The post below is a guest blog from Jay Lowe who serves as Principal, Health & Welfare Consultant for CAI’s employee benefits partner Hill, Chesson & Woody.
Recent data from the Centers for Medicare and Medicaid Services show that enrollment in Marketplace plans during Special Enrollment Periods (SEP) continues to increase. Between February 23 and June 30, 2015, CMS reports that close to 950,000 people enrolled in coverage. Under the ACA, a qualifying life event allows someone to enroll in Marketplace coverage at that time. One does not have to wait until the normal open enrollment period that begins November 1 for coverage to be effective January 1. The SEP could be triggered by such things as loss of group coverage, birth of a child, marriage or divorce. While this is a provision of the law that ensures Americans will not have to go without coverage, the SEP could prove to play a big part in the rising rates of the individual market year after year.
The Good and the Bad
The data in the CMS report suggests that during this SEP timeframe those enrolling tended to be younger than average. This can account for things like children aging off of their parents’ plans and parents enrolling their newborns in coverage. This is good as those that are younger tend to be healthier and have more predictable costs year in and year out. Insurers like this as the premium they pay in helps to offset the costs for those that have more health-related issues and tend to use more healthcare. Insuring the young, healthy population is a vital piece in helping to keep Marketplace costs lower and something that the insurance companies count on when determining rates every year. But the SEP provision for the Marketplace can pose a potential problem for these insurance companies.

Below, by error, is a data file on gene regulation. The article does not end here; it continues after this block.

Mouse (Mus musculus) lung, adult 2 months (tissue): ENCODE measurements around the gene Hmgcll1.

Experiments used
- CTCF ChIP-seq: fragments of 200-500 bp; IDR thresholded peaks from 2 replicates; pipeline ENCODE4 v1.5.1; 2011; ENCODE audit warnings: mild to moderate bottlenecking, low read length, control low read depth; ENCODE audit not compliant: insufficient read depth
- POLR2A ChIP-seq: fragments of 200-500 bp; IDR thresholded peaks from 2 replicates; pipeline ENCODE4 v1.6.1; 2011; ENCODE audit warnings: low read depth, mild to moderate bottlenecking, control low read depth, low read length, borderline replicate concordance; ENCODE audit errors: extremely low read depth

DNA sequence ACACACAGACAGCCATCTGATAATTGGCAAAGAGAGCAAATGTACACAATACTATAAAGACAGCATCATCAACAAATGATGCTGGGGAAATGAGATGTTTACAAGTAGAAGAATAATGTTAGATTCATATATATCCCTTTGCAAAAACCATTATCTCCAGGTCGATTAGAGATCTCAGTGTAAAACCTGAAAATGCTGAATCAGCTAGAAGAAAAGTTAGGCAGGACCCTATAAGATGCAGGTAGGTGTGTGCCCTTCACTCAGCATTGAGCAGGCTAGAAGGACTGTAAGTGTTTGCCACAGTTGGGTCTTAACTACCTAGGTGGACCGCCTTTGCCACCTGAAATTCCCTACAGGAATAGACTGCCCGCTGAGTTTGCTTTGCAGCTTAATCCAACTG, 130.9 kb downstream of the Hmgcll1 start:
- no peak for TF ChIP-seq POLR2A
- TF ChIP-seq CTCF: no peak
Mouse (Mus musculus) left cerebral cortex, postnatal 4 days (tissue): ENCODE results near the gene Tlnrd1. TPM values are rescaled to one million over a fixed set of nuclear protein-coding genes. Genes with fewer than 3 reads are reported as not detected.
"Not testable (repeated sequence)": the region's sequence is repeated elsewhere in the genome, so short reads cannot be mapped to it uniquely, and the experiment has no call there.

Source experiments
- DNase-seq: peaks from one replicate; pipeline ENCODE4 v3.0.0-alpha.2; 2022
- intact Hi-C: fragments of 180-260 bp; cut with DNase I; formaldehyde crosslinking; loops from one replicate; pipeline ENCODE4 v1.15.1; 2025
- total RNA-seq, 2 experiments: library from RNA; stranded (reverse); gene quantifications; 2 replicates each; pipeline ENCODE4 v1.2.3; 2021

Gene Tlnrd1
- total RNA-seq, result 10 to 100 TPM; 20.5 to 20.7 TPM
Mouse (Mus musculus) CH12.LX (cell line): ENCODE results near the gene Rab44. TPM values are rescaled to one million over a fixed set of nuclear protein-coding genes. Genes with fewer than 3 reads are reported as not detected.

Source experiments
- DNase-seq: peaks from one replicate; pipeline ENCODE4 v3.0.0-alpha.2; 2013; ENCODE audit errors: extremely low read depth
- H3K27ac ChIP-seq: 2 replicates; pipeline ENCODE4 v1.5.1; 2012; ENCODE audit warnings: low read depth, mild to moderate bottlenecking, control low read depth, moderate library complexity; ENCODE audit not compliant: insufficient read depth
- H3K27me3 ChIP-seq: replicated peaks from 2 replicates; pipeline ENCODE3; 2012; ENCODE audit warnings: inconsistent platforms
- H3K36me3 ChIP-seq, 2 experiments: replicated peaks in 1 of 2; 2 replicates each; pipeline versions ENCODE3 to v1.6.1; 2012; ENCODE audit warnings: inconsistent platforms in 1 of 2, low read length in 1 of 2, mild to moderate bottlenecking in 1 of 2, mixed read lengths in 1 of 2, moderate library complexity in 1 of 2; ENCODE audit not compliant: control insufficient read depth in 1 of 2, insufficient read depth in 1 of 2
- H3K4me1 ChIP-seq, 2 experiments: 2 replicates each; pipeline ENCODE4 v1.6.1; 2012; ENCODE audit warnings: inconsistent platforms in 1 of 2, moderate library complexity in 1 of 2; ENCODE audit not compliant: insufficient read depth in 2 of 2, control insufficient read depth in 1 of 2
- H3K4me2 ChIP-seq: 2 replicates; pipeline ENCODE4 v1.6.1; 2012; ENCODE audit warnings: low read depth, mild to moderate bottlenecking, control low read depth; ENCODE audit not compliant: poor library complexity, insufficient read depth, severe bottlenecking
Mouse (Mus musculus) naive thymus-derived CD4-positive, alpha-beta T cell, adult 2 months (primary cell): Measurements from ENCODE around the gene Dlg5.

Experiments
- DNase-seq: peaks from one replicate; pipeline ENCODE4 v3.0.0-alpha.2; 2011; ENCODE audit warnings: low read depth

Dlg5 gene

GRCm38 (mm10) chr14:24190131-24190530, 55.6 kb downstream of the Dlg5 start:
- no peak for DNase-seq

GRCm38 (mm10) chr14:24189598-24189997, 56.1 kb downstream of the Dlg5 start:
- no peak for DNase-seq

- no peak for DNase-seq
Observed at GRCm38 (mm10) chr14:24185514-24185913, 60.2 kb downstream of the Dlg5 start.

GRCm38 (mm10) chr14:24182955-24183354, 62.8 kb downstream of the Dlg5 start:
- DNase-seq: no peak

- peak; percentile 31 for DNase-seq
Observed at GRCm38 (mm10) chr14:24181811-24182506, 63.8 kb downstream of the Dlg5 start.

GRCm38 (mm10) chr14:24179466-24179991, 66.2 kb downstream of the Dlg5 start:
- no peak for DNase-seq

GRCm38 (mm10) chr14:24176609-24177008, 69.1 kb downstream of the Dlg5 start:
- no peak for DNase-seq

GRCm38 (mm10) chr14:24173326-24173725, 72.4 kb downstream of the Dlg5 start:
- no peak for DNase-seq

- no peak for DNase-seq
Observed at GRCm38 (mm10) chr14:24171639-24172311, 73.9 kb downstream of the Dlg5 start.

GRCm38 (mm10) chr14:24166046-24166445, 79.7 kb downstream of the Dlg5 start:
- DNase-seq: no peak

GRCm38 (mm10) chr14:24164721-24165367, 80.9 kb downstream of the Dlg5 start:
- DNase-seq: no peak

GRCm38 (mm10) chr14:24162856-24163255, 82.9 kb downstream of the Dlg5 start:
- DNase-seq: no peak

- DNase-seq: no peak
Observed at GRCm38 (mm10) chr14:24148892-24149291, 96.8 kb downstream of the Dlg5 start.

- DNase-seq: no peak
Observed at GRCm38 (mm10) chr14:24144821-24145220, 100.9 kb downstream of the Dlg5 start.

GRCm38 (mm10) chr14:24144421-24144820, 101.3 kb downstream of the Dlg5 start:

So that insurers can more accurately determine the risk of their blocks of business and set rates accordingly, the ACA provides for an open enrollment period once per year. Without an SEP, a person is unable to enroll and must wait until the beginning of the next calendar year to have coverage. The problem that the SEP creates is now people can buy coverage outside of the normal annual open enrollment period. While the addition of the younger, healthier members is good, the SEPs also provide an opportunity for unhealthy members to join. The ACA requires insurance companies that participate in the Marketplace to provide coverage to anyone who enrolls. No longer can somebody be denied coverage or be rated up based on a health condition. While many who enroll during an SEP are young and healthy (which the insurance companies like), there are many who are sick and unhealthy. The insuring of this unknown risk poses a big problem for insurers as they are unable to adjust rates during the course of the year based on the medical conditions of those entering the plans. Members who enroll during an SEP get the same rates (based on age and plan design) as those that enrolled in the annual open enrollment period.
Ultimately, insurance companies may be forced to raise rates as claims and loss ratios go up. The SEPs provide a much needed avenue for people to buy insurance coverage. But what will this do to rates? As we enter in to the third year of the Marketplace it will be interesting to see how the insurers continue to respond to constant dilemma.